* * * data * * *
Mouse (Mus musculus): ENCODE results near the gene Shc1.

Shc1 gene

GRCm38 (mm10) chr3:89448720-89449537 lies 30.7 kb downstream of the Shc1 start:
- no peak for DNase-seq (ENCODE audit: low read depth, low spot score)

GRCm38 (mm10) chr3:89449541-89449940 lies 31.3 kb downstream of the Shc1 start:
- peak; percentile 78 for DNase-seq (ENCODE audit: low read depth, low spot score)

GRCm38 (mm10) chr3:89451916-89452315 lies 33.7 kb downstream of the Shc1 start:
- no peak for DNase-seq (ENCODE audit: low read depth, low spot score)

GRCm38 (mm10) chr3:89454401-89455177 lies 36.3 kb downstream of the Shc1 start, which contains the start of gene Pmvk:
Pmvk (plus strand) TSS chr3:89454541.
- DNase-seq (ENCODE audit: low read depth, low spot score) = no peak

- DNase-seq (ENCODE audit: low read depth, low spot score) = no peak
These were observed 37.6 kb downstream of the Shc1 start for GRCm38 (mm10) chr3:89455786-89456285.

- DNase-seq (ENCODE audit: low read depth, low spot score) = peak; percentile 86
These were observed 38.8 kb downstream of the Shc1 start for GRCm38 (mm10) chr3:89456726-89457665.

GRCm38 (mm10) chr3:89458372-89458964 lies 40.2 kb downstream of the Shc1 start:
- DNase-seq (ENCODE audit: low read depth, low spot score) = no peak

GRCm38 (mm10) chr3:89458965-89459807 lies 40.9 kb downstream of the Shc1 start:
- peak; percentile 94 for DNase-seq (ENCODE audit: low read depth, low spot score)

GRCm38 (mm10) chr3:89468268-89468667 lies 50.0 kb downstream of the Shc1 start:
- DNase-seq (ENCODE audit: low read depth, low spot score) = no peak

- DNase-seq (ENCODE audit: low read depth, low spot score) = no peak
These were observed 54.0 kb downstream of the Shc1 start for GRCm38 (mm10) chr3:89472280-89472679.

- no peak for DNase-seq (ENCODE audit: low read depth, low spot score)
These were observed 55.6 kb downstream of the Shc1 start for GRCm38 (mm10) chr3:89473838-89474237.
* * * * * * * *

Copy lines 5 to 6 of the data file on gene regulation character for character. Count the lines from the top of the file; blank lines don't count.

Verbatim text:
GRCm38 (mm10) chr3:89449541-89449940 lies 31.3 kb downstream of the Shc1 start:
- peak; percentile 78 for DNase-seq (ENCODE audit: low read depth, low spot score)